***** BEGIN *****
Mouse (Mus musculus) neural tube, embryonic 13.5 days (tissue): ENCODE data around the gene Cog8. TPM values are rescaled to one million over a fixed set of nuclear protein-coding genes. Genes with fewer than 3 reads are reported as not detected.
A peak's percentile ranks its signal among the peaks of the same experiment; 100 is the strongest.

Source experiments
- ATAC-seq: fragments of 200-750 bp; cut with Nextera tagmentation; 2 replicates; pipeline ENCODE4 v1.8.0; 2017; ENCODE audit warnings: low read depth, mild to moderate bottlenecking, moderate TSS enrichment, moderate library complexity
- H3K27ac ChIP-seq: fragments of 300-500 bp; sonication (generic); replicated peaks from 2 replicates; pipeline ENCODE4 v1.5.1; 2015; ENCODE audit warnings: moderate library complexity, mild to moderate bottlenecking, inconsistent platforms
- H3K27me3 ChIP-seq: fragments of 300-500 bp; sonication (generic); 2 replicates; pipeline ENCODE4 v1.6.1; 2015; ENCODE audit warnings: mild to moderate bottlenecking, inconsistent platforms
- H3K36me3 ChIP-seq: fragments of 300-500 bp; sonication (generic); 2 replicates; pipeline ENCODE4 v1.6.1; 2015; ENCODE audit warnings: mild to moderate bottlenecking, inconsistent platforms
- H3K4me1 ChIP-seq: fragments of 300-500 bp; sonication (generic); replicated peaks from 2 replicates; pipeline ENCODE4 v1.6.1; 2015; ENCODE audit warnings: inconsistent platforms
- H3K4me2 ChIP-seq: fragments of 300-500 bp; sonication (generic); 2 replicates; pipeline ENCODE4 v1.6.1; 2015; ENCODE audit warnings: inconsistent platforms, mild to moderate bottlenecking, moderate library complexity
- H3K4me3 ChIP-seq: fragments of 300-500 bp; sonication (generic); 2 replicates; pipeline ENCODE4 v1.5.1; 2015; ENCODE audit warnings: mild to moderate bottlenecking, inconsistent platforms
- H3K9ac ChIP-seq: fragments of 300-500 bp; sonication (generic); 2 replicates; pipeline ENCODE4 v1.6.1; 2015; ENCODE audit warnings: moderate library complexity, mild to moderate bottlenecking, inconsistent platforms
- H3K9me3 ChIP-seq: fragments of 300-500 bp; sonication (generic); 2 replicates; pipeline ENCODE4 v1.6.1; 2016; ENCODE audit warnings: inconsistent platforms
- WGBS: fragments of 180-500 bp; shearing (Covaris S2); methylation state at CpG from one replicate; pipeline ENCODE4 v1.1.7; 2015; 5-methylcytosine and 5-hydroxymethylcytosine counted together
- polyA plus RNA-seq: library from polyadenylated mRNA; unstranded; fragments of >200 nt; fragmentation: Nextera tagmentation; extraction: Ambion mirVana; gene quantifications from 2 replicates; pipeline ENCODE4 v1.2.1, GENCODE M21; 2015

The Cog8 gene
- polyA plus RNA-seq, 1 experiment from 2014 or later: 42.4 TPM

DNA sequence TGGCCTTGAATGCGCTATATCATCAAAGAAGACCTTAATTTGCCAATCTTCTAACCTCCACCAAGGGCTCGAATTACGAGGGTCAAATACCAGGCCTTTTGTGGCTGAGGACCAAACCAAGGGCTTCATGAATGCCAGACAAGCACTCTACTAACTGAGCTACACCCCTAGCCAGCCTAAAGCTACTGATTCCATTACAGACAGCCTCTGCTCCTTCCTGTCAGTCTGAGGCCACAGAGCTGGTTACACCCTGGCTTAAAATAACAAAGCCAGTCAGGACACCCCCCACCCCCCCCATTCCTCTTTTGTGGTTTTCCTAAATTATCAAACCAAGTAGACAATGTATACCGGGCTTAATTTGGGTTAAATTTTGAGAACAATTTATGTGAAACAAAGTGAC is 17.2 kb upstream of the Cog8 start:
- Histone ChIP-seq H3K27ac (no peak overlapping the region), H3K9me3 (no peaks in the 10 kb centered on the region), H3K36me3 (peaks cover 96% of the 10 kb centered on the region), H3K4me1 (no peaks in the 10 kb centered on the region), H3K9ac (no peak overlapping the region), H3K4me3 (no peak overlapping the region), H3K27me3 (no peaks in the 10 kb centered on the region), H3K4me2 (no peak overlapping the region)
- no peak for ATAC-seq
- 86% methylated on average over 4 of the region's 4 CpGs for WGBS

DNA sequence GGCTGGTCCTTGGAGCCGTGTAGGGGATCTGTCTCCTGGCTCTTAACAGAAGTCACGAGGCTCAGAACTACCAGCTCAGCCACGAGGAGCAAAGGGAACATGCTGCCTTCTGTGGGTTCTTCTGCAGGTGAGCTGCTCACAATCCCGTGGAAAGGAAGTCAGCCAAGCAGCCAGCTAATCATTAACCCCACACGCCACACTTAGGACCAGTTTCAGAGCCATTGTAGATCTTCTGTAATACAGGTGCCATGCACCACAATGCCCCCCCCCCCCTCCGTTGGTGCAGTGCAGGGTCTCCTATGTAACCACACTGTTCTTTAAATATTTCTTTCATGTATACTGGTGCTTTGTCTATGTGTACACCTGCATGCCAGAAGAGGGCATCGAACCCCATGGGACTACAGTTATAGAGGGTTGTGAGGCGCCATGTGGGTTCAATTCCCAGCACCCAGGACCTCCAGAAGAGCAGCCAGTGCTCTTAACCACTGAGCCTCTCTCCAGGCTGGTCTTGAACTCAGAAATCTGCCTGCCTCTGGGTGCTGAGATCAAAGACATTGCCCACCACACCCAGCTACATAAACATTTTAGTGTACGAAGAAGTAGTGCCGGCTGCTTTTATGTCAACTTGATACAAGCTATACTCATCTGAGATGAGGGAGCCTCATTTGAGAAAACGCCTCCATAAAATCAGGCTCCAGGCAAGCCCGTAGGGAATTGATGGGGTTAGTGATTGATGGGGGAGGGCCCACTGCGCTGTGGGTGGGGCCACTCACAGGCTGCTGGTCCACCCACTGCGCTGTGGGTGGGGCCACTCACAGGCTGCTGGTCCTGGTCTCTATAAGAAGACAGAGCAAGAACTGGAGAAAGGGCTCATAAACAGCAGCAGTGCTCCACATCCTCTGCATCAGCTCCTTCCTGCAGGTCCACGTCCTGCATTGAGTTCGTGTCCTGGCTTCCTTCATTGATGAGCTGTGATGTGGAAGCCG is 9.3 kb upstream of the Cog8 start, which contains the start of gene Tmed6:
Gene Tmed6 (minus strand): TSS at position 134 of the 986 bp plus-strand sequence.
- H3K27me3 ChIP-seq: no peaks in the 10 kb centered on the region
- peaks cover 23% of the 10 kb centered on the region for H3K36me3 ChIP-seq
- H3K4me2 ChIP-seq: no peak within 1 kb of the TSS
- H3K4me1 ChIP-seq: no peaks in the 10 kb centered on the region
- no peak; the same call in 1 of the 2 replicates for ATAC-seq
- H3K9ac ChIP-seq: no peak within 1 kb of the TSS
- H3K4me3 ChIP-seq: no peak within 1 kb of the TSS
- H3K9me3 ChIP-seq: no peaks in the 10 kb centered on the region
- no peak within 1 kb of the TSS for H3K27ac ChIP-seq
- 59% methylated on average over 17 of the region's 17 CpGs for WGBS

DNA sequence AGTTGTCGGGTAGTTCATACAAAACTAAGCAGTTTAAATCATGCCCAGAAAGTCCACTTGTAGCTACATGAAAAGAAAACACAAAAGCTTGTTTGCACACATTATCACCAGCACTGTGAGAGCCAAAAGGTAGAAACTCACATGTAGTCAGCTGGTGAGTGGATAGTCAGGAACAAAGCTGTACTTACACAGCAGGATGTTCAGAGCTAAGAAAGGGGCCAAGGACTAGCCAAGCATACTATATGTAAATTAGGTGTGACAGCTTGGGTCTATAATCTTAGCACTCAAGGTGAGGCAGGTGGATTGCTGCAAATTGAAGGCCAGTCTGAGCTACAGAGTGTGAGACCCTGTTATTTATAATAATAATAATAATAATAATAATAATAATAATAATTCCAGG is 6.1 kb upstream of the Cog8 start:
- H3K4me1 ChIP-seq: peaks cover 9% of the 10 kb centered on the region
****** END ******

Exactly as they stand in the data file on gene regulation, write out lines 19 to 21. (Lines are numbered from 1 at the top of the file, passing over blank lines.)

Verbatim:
- no peak for ATAC-seq
- 86% methylated on average over 4 of the region's 4 CpGs for WGBS

DNA sequence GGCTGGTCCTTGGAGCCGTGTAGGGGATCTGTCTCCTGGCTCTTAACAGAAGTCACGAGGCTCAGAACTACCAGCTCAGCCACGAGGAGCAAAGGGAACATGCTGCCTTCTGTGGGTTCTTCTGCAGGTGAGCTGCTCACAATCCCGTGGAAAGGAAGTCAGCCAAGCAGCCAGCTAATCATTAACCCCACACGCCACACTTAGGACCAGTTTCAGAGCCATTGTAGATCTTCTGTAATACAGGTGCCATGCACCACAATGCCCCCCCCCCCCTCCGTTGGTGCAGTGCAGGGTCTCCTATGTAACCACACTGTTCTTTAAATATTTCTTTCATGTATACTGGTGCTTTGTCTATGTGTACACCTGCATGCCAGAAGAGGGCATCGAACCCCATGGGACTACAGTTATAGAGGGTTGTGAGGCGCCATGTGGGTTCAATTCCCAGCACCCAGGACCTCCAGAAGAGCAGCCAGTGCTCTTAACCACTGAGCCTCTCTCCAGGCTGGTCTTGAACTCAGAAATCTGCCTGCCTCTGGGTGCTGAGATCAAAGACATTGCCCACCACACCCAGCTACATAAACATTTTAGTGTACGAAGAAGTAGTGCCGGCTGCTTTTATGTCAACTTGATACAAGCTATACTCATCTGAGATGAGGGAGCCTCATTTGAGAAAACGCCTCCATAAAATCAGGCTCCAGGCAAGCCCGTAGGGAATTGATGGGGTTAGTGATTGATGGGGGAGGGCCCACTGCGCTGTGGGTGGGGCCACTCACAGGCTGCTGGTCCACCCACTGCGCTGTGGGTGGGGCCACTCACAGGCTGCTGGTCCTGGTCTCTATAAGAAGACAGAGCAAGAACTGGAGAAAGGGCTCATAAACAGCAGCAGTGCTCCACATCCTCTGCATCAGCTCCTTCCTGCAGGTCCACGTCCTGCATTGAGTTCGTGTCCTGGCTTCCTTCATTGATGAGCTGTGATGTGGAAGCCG is 9.3 kb upstream of the Cog8 start, which contains the start of gene Tmed6: